John Russell, Phil Durrant, John Butcher – Conceits 1987/1992
(EMANEM 5036. CD Review by Geoff Winston)
The playing on Conceits is marked out by sensitivity and restraint combined with dynamic invention. Recorded almost 30 years ago by the improvising trio of saxophonist, John Butcher, guitarist, John Russell and Phil Durrant, who played violin and trombone, it retains a freshness and maturity that stands the test of time.
The original vinyl album was put out in 1988 and launched the ACTA label. Devoted primarily to improvisation, ACTA was set up by Butcher, in association with Russell and Durrant, and released fourteen albums over the same number of years.
The eleven concise tracks on Conceits are augmented on this CD reissue on the Emanem label by a fifteen minute live recording of the trio made by Mats Gustafsson in Stockholm in 1992, adding a further dimension to appreciation of the trio’s range.
The structure of the album has a quasi-episodic quality. With the majority of the tracks between roughly two and three minutes, and the others only slightly longer, they have the feel of both fragments and self-contained vignettes.
Each improvised track relates to the others through the consistency of the trio’s shared vocabularies and the particular sound qualities that they nurture. There is a quirky, metallic, state of staccato about their world, liminal and distinctive, dry yet not without warmth and organic references.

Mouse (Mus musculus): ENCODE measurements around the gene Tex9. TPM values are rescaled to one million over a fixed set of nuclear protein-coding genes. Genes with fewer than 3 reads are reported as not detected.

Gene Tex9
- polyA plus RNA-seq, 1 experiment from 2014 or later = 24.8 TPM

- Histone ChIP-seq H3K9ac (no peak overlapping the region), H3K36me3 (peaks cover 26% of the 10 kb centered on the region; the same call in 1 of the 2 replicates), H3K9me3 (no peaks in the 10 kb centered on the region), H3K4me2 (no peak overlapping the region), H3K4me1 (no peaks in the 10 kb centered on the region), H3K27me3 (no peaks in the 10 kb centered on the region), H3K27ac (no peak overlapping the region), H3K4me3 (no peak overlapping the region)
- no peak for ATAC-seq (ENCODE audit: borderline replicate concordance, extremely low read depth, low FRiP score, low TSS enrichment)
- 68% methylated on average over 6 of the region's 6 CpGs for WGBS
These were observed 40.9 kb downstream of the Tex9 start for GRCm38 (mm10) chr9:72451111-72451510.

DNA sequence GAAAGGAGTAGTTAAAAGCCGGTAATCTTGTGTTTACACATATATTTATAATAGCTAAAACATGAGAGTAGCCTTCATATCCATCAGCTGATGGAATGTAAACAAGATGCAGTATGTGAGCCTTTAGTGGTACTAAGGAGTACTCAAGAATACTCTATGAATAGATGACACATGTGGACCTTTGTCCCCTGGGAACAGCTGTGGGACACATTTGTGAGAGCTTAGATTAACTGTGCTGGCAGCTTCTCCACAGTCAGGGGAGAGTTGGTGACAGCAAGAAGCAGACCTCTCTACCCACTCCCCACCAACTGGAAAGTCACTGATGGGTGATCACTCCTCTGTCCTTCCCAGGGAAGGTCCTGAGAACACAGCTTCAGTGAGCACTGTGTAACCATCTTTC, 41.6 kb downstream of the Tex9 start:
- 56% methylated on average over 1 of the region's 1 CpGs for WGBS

The individual sounds are often unattributable to specific instruments and there is reward in concentrating on impressions and the imaginative thread. A Japanese flavour is implied when Russell’s guitar takes on the uncompromisingly sharp, plucked tones of a koto, or when Butcher’s saxophone might trade places with a hichiriki.
The language patterns of the natural world are indirectly evoked through repetitions, scratchings, calls and shuffling. Delicacy mixes with concentrated intensity. Stabs and bowings, guttural wails and short puffs of air, avian cooing and clucking, the humming of the hive, all flow with the feel of the mirrored observations of a field recording. Artisan activities – hammering, scrapings, light taps and paperclip clicks, reinforce the patterning, and gamelan delicacy blends with fleeting jazz phrasing from Butcher to alight on suggestions of human craft and community.
Yet, it is the overall abstract qualities that shine through, and the combination of the original recording, captured in a single day, and the complementary live performance make this an engaging and stimulating CD.
Liner notes, including those by Russell and Gustafsson, add valuable insights into the genesis of the trio, the album and the improvisation environment at the time.
Geoffrey Winston is a design consultant for arts clients. His reviews and drawings have been a feature of LJN since 2010.
Leave a Reply